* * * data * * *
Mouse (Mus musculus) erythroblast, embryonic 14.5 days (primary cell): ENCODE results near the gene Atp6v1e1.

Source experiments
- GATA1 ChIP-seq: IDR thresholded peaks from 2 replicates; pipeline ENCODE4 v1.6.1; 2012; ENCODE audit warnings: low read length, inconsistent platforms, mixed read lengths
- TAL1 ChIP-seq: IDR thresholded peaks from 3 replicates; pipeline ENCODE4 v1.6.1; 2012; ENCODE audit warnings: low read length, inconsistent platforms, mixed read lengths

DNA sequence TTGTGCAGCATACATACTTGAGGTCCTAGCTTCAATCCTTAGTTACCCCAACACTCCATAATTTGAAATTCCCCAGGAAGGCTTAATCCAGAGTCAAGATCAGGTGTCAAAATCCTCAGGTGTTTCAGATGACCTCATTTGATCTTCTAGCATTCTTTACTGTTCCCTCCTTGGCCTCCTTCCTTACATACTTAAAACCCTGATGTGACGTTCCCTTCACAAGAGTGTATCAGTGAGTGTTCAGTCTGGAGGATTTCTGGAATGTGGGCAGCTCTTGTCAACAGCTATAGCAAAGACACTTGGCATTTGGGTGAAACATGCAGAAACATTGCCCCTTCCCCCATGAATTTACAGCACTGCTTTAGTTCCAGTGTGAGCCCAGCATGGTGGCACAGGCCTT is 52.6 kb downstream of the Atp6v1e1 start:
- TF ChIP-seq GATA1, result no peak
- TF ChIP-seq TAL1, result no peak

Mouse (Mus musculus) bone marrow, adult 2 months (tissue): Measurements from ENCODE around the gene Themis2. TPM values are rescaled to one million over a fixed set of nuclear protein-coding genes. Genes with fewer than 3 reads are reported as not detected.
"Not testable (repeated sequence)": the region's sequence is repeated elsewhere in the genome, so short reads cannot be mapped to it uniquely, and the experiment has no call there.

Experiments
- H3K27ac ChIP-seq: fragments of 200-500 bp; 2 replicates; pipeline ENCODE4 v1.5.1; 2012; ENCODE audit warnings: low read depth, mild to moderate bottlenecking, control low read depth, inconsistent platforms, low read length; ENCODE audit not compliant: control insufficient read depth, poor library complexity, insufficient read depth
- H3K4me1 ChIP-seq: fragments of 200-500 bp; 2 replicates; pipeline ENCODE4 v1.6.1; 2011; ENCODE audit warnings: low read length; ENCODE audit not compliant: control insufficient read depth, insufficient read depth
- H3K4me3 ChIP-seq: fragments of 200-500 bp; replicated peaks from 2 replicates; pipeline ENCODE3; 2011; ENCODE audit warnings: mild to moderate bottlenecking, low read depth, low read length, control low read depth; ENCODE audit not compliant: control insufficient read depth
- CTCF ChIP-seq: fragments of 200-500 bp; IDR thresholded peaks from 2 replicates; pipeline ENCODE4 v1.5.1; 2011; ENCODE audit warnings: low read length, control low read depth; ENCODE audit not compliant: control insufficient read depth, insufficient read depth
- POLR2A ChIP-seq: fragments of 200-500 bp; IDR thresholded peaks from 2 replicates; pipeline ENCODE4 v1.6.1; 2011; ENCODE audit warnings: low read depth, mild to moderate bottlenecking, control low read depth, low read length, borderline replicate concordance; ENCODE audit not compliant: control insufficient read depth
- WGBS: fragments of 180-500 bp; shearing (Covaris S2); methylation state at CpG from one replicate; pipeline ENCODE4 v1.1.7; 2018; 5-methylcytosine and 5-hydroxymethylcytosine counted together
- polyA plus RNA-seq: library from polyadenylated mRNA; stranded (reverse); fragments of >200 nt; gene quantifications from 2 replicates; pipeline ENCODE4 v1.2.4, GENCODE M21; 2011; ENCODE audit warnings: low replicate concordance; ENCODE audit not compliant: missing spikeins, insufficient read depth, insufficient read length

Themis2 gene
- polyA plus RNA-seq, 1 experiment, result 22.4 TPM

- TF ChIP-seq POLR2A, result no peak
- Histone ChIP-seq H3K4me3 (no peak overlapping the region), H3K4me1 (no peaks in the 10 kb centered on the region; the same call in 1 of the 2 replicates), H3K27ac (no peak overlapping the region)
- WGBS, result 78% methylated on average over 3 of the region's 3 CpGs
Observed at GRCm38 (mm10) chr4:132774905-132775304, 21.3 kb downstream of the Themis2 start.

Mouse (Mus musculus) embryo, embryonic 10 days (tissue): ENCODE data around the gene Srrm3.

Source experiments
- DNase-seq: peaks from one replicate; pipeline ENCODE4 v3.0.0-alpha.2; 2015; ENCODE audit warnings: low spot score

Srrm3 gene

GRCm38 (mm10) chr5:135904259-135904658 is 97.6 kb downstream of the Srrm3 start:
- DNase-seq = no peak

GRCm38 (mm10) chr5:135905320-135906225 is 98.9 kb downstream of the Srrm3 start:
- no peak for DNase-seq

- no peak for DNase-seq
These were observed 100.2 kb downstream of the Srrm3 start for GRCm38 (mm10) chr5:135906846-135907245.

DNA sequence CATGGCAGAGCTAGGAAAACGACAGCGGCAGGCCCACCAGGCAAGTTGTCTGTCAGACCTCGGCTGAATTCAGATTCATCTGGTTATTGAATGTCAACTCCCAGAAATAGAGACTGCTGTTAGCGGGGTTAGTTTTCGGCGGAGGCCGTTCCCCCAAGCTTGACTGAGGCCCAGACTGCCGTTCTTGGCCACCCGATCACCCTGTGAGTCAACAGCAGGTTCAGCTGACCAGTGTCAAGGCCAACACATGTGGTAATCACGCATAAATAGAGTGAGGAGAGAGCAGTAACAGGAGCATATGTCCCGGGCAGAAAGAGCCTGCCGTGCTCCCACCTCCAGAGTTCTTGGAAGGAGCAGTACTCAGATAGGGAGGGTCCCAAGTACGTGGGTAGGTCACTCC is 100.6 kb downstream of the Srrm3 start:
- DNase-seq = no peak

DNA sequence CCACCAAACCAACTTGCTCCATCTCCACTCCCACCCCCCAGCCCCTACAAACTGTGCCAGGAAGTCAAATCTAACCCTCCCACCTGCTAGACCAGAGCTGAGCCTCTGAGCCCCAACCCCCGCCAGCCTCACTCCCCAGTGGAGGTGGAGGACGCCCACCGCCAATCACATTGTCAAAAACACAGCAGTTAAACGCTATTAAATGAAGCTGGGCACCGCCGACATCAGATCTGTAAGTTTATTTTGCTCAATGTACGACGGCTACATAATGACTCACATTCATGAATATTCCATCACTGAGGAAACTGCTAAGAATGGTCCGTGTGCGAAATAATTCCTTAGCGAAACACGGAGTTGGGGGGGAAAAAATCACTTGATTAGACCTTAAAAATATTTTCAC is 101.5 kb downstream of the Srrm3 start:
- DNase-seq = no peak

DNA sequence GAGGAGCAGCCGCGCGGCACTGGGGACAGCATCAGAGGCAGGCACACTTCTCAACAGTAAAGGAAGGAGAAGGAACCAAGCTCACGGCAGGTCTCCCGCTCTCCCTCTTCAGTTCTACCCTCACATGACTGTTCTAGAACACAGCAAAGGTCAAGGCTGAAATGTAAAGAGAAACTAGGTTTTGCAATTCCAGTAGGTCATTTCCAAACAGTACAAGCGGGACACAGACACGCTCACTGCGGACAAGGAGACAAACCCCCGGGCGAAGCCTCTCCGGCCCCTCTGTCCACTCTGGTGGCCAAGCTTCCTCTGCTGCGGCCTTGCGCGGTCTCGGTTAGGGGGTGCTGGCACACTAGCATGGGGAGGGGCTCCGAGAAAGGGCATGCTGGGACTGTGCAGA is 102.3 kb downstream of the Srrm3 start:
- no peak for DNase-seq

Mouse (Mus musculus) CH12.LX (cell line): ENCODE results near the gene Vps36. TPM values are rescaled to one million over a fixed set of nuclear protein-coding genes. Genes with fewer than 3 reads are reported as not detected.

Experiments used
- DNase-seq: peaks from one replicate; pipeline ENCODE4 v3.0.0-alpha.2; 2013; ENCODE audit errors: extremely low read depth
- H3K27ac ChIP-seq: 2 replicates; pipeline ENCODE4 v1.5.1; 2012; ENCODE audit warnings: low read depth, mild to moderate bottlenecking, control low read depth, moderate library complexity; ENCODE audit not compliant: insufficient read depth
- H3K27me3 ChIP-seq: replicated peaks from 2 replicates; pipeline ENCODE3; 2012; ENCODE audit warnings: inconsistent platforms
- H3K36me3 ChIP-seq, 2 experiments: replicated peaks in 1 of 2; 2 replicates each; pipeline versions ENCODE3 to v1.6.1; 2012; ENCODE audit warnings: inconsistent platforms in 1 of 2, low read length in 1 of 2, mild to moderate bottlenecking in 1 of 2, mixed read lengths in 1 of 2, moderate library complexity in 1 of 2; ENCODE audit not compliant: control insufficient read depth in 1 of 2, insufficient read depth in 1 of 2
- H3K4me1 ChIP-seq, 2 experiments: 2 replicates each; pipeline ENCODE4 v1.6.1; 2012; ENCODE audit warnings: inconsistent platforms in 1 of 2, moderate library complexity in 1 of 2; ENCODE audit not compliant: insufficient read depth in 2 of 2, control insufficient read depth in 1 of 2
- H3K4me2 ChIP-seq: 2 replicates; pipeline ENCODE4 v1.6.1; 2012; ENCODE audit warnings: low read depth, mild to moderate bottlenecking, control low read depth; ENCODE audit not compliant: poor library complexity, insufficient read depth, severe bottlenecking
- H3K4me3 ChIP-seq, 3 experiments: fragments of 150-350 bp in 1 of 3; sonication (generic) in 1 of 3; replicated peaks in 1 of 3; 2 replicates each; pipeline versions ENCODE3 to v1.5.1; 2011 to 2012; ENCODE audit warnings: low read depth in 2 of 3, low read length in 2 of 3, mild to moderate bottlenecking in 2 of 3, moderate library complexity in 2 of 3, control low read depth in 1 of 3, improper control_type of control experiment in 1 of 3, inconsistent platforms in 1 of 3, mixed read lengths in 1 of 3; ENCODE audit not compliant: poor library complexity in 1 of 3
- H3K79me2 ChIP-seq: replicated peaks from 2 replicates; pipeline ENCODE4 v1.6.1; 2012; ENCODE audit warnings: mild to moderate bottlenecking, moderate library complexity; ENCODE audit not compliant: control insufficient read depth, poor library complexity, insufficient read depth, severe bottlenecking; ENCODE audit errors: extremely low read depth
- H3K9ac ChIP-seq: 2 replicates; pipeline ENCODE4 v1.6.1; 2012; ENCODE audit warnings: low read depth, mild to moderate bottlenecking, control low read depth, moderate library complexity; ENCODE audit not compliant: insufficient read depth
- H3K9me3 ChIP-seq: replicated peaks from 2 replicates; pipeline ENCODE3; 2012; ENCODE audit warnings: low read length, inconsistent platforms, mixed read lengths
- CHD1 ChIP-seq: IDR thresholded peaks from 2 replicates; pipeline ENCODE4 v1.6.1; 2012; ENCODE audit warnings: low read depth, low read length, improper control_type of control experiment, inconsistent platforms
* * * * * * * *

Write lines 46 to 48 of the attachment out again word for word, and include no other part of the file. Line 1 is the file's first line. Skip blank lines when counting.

- H3K4me1 ChIP-seq, 2 experiments: 2 replicates each; pipeline ENCODE4 v1.6.1; 2012; ENCODE audit warnings: inconsistent platforms in 1 of 2, moderate library complexity in 1 of 2; ENCODE audit not compliant: insufficient read depth in 2 of 2, control insufficient read depth in 1 of 2
- H3K4me2 ChIP-seq: 2 replicates; pipeline ENCODE4 v1.6.1; 2012; ENCODE audit warnings: low read depth, mild to moderate bottlenecking, control low read depth; ENCODE audit not compliant: poor library complexity, insufficient read depth, severe bottlenecking
- H3K4me3 ChIP-seq, 3 experiments: fragments of 150-350 bp in 1 of 3; sonication (generic) in 1 of 3; replicated peaks in 1 of 3; 2 replicates each; pipeline versions ENCODE3 to v1.5.1; 2011 to 2012; ENCODE audit warnings: low read depth in 2 of 3, low read length in 2 of 3, mild to moderate bottlenecking in 2 of 3, moderate library complexity in 2 of 3, control low read depth in 1 of 3, improper control_type of control experiment in 1 of 3, inconsistent platforms in 1 of 3, mixed read lengths in 1 of 3; ENCODE audit not compliant: poor library complexity in 1 of 3